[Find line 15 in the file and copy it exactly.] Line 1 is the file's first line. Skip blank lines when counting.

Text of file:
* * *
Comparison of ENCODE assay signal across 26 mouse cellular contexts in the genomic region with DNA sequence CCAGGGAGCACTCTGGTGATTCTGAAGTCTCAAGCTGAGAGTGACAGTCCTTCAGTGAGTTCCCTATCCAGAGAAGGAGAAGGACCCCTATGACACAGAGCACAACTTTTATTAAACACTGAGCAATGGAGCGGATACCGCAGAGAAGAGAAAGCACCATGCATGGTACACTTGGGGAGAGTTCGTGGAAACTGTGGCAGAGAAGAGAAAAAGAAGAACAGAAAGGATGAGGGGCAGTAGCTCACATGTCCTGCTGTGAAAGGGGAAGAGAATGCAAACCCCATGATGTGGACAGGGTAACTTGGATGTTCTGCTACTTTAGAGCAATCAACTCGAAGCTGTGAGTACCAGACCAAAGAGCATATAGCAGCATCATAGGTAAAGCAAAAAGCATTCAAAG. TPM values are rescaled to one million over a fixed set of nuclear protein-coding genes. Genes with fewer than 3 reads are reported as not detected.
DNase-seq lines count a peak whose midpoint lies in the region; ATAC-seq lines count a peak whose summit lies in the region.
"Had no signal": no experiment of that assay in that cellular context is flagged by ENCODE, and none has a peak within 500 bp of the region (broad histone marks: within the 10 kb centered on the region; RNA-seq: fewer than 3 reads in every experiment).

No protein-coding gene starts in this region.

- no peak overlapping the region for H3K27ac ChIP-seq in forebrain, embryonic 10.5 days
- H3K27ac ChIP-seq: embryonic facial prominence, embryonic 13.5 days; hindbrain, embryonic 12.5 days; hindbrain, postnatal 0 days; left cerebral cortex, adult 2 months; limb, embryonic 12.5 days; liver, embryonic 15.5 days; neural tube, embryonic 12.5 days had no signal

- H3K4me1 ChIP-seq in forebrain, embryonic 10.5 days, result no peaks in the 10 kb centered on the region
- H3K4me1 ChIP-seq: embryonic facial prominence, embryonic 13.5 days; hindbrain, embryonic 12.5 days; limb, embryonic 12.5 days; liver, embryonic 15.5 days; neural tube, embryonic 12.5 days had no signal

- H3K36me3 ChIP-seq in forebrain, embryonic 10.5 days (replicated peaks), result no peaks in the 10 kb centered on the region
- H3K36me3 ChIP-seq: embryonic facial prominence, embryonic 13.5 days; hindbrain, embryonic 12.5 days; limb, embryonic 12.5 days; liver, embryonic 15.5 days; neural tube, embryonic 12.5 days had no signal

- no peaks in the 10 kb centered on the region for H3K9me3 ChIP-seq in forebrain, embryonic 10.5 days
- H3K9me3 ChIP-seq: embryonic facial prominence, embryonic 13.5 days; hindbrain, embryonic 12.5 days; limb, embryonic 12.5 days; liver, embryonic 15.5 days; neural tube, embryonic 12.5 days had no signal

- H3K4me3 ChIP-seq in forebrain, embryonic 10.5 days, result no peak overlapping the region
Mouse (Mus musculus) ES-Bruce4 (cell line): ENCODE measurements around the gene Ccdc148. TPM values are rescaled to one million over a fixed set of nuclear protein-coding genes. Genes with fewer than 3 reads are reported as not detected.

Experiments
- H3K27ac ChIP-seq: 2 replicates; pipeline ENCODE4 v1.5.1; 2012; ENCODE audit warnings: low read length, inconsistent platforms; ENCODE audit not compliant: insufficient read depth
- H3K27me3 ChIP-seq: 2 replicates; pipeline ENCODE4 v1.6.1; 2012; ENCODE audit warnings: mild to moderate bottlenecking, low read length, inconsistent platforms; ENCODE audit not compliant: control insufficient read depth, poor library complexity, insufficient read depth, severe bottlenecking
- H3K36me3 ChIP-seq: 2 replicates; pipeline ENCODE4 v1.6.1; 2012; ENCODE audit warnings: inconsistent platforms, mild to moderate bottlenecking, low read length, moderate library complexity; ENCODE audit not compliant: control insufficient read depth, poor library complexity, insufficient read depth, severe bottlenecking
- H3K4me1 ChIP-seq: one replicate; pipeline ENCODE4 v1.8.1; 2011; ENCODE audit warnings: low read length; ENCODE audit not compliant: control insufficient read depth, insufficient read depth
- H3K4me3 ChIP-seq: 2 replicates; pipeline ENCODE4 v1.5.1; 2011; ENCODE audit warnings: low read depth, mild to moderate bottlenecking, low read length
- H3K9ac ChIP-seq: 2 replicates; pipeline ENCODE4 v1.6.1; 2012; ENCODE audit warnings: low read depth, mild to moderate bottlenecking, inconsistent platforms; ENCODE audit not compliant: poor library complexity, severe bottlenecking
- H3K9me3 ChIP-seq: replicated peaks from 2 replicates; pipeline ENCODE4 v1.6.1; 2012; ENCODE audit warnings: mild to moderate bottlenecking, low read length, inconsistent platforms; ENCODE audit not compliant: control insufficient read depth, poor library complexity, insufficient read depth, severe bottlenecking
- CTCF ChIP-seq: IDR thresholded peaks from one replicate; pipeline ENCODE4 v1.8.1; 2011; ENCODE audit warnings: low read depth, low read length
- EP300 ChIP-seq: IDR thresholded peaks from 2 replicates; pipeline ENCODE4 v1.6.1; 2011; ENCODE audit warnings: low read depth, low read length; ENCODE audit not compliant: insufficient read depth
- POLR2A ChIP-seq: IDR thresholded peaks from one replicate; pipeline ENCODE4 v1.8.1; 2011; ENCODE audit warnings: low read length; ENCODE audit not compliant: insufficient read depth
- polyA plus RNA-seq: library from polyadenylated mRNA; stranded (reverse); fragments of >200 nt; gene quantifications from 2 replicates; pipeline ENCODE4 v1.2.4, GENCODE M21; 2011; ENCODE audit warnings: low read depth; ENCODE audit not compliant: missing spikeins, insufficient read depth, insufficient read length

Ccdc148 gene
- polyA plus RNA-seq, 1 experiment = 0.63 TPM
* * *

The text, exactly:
Experiments